Due to decades high inflation, there is concern that the Fed can no longer be forced into market friendly policies the way it was when inflation was under 2% (like throughout much of the 2010s). In other words, the Fed had the market’s back for the last 14 years, and now it doesn’t.
What drives markets in 2023?
The market in 2023 will continue to be driven by Fed action. But instead of how high the Fed will go with rates, the market is concerned that the Fed stays high, even in the face of a slowing economy. Thus, the performance of the market largely hinges on two main factors, one coming before the other:
- Does the economy stay steady?
- If it doesn’t, does the Fed move to cut rates and support the economy?
If the economy stays steady then we should see a solid year for stocks in 2023. The odds on expectation is that a slow down is underway, with downside risks to the economy increasing. So any upside surprise to the economy, will be welcome news for markets and should spark rallies.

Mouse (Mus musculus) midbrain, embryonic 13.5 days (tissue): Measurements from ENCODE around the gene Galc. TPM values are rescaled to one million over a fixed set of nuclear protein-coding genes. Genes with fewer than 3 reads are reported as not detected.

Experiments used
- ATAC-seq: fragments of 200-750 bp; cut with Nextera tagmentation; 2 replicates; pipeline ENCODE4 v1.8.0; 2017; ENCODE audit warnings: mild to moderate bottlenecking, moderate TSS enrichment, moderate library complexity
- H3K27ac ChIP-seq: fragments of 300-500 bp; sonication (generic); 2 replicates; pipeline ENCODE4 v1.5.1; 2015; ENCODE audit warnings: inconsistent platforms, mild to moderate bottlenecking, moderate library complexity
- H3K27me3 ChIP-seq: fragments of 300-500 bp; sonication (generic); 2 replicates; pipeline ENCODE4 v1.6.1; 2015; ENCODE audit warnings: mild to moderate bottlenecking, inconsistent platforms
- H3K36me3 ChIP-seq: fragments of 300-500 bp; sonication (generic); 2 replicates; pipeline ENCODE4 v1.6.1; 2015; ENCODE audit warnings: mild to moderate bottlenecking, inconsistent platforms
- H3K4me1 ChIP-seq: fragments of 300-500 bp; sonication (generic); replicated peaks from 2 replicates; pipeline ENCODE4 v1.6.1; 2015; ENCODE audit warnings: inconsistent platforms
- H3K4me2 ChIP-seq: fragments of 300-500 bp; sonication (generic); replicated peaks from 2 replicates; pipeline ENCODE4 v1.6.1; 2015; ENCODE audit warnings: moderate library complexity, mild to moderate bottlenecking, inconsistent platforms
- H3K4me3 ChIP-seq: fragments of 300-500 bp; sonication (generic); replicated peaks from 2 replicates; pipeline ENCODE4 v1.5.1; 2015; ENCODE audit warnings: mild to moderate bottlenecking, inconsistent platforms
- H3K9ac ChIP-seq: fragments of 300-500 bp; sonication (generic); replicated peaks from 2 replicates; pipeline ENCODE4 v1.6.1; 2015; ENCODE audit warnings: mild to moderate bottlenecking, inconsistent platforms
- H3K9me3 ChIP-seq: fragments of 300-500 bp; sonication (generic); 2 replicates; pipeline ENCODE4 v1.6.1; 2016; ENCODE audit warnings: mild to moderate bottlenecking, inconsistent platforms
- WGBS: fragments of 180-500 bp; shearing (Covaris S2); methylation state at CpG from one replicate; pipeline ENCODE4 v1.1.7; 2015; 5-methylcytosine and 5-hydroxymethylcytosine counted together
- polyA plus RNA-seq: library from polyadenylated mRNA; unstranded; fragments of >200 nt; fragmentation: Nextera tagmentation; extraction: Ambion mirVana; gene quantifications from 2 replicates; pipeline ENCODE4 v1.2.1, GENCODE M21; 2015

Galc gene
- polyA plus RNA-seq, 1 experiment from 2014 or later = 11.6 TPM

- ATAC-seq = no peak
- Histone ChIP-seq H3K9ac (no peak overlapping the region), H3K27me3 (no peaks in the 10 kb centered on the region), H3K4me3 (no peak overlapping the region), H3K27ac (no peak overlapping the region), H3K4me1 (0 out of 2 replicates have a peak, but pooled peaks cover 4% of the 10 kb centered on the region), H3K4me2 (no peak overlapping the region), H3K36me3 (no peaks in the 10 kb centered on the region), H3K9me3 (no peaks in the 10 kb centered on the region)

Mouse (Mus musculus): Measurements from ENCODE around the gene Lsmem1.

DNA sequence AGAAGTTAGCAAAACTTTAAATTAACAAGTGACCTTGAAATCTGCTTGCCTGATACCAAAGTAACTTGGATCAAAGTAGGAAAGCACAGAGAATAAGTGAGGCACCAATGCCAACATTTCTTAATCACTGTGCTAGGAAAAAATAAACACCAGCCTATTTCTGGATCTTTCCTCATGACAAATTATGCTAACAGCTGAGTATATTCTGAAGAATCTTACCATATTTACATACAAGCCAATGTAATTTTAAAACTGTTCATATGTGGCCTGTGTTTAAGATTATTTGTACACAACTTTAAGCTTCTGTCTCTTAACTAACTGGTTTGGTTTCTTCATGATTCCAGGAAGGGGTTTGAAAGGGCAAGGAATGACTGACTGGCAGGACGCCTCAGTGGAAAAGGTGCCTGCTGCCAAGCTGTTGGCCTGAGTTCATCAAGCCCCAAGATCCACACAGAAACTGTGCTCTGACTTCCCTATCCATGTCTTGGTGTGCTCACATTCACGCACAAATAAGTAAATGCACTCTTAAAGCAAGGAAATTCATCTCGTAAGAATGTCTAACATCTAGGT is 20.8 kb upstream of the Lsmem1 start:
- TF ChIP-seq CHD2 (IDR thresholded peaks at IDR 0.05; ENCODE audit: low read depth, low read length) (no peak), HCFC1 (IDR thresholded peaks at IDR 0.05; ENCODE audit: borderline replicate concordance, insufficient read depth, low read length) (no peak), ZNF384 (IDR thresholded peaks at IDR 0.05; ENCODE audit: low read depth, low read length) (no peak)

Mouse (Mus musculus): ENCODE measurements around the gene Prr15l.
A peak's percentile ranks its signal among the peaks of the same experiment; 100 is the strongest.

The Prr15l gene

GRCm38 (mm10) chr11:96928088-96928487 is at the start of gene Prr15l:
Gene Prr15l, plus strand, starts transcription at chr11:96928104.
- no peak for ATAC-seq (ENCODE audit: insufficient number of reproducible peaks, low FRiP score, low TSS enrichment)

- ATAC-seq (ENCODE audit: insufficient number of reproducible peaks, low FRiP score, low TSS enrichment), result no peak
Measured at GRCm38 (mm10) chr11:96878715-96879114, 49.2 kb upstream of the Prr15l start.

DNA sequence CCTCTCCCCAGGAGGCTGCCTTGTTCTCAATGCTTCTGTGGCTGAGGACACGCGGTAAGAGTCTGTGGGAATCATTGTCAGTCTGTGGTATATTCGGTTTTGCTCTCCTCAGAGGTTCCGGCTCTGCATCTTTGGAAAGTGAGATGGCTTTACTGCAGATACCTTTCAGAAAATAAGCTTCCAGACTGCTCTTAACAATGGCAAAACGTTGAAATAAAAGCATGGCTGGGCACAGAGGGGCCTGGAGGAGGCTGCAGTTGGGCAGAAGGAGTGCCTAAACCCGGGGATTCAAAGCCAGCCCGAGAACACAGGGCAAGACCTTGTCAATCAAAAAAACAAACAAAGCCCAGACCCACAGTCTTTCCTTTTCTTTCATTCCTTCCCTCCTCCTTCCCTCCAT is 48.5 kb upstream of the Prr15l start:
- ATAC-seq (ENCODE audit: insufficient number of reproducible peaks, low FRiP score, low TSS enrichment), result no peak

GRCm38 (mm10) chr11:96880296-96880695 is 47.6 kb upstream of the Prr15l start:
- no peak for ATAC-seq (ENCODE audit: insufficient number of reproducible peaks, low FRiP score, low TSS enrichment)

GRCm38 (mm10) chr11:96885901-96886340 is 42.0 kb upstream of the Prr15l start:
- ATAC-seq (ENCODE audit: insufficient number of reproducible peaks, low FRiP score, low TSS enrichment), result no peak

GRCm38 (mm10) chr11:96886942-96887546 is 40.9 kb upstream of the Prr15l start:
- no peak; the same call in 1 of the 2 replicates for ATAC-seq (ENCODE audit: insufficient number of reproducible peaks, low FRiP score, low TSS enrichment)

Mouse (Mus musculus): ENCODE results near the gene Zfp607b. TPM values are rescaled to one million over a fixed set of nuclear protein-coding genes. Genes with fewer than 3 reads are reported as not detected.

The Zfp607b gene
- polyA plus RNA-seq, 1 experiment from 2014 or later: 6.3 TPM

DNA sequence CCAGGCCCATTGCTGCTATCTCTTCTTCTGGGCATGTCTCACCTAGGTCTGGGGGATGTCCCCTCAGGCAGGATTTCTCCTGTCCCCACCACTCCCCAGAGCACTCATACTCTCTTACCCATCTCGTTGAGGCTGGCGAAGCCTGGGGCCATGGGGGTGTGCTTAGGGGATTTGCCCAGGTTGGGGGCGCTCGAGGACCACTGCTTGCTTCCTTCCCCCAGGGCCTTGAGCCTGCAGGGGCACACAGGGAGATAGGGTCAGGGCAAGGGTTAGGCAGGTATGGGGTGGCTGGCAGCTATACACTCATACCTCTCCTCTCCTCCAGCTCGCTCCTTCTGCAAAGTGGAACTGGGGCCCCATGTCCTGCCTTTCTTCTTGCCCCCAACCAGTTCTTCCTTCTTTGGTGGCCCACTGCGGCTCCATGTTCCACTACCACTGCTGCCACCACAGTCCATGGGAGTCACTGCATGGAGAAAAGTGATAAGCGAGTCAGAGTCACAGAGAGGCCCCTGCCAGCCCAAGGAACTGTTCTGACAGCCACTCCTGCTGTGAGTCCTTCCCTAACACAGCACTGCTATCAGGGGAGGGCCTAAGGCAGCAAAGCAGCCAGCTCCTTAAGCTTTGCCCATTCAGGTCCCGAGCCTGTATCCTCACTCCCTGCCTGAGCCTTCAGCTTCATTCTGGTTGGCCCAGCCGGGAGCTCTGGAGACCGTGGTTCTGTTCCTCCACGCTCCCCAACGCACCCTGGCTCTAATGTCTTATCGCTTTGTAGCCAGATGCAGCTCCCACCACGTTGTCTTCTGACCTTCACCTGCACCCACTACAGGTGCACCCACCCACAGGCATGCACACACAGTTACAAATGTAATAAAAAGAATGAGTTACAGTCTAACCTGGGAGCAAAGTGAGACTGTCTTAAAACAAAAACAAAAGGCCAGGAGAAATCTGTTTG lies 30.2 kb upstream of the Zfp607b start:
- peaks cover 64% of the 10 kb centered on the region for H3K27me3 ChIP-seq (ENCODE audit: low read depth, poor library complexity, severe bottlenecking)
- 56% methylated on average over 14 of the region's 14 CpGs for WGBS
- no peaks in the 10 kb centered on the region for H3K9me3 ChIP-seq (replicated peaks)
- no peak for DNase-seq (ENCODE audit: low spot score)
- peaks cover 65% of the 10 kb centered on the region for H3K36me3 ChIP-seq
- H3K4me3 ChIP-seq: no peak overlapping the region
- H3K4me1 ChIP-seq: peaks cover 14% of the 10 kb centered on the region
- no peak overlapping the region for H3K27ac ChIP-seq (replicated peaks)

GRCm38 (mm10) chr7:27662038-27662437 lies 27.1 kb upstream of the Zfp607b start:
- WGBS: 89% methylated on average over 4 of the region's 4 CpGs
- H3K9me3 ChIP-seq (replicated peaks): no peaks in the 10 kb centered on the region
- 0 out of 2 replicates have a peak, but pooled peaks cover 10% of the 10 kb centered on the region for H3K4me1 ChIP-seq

If the economy falters, as the market currently expects, the spotlight will again turn to the Fed. A slowing economy without Fed support likely sees stock prices remain under pressure in the new year. However, a slowing economy that prompts the Fed to reverse some of its recent rate hikes would likely see markets move higher. Such a scenario would be interesting in that stocks could rally even as the economy slows down and unemployment rises. Needless to say, 2023 is not shaping up to be a boring year. Whether that’s a good thing or a bad thing remains to be seen.